You know to investigate harassment complaints when they land on your desk. But what if the complaining employee shows a lack of interest in her initial complaint, or doesn't follow your company's complaint process? Should you still pursue the investigation? Most certainly, yes.
As the following case shows, you should investigate even if employees ask you not to pursue their complaints or they don't respond to your inquiries in a timely way. Your duty to other potential harassment victims requires that you do everything possible to follow through.
To encourage a victim's participation (and prove your "good faith" to the court), remind all employees annually about the company's complaint procedures, send reminders of meetings to complaining workers and document any correspondence with complaining workers.
Recent case: Rena Hardy, a custodian at a university, alleged that her supervisor sexually harassed her. The university had a clear complaint process, but Hardy had difficulty following it.
Two months after the harassment began, Hardy spoke to her supervisor's boss. When problems continued, she requested another meeting. After failing to attend that meeting and another scheduled meeting, she reported the harassment to the university's Office for Access & Equity. She was given a form to fill out but didn't submit it for two months. Then her complaint was referred to a higher-up official.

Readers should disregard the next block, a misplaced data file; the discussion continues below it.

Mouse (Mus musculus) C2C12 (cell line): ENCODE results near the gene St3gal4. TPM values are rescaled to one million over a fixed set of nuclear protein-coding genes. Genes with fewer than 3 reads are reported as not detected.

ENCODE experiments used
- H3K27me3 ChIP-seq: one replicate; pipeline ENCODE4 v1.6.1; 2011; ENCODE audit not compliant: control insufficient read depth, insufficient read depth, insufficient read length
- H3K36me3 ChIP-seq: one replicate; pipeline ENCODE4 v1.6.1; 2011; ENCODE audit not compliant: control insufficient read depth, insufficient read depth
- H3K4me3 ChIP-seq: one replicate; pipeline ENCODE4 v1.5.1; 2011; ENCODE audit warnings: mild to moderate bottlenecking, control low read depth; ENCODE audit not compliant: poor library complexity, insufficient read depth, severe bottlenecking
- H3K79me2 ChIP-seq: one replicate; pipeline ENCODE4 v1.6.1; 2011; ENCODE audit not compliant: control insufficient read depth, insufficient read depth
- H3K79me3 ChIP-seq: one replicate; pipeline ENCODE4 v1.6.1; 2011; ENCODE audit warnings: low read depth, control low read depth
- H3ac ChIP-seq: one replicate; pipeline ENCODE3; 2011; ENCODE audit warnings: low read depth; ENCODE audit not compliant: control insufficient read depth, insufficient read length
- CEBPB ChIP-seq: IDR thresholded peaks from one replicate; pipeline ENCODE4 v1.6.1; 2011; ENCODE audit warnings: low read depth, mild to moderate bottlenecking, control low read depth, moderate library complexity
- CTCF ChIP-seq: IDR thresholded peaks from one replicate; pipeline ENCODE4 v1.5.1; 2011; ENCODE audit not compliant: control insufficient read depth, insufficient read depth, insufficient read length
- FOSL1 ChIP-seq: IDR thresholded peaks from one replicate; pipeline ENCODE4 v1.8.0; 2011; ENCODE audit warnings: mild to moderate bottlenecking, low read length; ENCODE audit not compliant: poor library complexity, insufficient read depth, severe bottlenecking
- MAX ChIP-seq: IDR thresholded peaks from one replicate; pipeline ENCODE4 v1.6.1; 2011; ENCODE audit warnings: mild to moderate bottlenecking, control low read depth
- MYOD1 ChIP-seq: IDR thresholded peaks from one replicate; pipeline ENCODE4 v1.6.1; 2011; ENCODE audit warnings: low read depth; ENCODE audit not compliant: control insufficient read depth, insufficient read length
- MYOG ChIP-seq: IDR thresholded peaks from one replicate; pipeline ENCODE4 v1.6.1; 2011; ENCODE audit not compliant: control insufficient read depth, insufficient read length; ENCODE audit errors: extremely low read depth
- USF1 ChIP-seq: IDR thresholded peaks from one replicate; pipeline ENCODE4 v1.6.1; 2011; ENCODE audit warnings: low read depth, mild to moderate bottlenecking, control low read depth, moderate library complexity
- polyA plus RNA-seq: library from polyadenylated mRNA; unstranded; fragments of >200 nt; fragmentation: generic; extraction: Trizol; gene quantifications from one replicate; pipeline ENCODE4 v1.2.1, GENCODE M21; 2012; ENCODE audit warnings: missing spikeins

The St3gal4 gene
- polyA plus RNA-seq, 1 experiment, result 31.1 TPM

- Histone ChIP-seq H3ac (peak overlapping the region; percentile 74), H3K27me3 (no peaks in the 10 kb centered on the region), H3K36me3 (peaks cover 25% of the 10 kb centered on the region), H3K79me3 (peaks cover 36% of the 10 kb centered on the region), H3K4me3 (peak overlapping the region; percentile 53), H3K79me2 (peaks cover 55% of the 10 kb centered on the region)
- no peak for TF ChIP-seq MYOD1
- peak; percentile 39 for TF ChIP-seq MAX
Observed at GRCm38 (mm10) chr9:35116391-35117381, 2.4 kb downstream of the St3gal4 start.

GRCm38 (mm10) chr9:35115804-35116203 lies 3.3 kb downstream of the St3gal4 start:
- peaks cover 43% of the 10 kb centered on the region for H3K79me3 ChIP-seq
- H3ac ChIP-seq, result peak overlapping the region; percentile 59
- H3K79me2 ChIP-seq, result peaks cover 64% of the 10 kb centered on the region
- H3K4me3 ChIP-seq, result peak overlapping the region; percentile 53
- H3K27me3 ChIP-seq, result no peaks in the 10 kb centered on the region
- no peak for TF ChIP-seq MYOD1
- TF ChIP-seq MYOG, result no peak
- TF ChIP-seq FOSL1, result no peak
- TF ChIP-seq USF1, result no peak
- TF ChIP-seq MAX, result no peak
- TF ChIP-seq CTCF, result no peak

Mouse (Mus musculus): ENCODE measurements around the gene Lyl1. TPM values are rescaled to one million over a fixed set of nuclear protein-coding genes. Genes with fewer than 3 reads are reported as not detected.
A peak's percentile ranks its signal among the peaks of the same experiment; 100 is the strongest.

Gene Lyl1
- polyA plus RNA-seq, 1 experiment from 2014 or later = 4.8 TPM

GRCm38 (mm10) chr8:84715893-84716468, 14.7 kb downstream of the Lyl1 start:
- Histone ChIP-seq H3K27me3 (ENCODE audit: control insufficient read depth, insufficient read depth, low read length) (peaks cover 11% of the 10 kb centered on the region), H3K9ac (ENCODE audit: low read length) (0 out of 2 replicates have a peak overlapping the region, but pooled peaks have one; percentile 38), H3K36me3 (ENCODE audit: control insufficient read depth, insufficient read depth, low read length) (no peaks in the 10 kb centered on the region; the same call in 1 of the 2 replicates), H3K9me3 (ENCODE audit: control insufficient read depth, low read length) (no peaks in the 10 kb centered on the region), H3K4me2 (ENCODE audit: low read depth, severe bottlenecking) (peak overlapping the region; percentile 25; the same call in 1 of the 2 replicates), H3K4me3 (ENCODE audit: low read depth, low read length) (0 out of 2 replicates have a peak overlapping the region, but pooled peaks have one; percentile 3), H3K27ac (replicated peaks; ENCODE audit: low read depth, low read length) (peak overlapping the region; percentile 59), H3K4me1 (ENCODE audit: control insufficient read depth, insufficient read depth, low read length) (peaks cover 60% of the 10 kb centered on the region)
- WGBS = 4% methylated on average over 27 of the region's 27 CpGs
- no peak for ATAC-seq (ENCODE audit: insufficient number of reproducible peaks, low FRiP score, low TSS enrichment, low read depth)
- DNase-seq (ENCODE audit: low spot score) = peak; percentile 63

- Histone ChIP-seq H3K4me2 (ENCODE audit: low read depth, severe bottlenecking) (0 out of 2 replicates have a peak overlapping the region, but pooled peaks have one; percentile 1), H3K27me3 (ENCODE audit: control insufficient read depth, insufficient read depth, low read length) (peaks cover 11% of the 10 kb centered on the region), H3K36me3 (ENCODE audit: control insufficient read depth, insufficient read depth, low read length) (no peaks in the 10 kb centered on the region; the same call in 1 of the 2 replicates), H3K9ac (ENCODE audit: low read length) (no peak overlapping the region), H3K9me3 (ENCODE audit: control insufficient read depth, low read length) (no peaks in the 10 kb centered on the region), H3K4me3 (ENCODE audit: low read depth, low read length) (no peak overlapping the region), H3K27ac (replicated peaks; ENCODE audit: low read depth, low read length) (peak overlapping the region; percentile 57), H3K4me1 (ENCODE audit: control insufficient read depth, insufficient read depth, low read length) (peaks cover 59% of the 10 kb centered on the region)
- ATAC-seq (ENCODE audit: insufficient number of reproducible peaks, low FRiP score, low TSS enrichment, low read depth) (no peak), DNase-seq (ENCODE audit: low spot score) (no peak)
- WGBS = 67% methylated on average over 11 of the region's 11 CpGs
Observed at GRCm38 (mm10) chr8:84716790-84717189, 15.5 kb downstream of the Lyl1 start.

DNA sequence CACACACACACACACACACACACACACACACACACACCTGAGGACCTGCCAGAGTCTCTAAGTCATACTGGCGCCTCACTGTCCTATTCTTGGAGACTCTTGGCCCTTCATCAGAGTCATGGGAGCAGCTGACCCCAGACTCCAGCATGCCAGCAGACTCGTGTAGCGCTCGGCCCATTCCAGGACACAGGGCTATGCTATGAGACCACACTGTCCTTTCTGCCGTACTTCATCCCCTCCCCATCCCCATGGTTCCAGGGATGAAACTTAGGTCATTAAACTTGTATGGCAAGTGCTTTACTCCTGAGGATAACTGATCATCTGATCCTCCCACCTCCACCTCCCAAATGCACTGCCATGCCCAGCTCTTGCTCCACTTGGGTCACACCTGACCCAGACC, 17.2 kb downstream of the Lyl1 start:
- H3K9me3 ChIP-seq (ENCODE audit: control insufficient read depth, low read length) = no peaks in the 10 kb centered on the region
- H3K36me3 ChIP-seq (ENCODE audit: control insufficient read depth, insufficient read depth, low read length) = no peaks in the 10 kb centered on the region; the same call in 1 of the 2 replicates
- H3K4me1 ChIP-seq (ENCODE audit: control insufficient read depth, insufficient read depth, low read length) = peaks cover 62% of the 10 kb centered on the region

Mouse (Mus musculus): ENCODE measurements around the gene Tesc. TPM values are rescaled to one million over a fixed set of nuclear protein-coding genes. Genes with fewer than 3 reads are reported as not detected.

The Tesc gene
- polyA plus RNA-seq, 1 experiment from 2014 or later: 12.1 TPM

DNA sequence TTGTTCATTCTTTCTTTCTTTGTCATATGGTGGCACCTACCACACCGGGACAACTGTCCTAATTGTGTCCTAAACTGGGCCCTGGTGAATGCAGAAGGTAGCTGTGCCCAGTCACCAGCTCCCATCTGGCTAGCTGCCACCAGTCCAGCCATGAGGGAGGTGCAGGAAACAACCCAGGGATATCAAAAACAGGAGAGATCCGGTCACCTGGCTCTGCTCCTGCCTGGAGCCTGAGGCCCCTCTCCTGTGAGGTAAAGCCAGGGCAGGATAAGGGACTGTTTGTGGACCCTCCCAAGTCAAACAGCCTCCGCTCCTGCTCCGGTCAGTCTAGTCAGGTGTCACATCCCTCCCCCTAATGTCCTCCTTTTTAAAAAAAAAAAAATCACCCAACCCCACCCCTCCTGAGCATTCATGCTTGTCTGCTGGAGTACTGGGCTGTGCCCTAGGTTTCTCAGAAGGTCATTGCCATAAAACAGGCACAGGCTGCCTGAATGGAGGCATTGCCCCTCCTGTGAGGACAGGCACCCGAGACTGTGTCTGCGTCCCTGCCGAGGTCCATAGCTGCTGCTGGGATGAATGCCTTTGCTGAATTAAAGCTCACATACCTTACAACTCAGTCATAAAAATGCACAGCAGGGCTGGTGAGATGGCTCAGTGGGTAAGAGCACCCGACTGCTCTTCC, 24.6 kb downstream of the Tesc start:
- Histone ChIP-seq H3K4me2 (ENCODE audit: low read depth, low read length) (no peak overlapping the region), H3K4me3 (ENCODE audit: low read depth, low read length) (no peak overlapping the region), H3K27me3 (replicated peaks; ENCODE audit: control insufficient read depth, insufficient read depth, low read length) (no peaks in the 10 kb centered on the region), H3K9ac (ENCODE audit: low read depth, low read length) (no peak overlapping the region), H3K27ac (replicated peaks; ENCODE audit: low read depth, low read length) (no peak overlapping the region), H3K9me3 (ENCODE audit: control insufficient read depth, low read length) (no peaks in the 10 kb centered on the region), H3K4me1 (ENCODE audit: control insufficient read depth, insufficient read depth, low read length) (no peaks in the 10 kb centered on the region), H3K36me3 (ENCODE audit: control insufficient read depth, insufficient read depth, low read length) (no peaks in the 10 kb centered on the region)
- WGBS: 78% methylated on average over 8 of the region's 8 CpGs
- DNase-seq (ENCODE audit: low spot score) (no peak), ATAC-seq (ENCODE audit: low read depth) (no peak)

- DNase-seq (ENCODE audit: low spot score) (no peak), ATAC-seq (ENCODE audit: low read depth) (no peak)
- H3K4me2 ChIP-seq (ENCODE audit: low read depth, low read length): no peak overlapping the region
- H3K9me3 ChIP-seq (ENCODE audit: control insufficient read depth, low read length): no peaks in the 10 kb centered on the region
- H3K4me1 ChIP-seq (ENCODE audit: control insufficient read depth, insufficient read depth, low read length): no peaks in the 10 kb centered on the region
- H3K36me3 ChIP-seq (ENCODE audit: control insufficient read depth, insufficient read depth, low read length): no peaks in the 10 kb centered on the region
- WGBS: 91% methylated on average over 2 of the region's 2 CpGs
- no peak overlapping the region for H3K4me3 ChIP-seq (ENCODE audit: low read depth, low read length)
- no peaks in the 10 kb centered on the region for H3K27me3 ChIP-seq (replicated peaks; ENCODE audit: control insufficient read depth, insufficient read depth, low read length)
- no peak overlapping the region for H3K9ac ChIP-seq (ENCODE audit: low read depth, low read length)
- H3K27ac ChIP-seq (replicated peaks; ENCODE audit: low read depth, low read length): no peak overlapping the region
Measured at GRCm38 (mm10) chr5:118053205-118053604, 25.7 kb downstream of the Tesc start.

He contacted Hardy, but neither followed up and scheduled a meeting.
Hardy filed suit, claiming sexual harassment. The university argued that it took reasonable steps to prevent the harassment, and Hardy failed to follow through on her complaints. But a federal appeals court sided with Hardy.
Reason: She may have been tardy in complaints, but that doesn't equal a "complete failure" to use the complaint system.
Once she made the initial complaint, it was up to the university to follow through, which it didn't. (Hardy v. University of Illinois at Chicago, 7th Cir., 2003)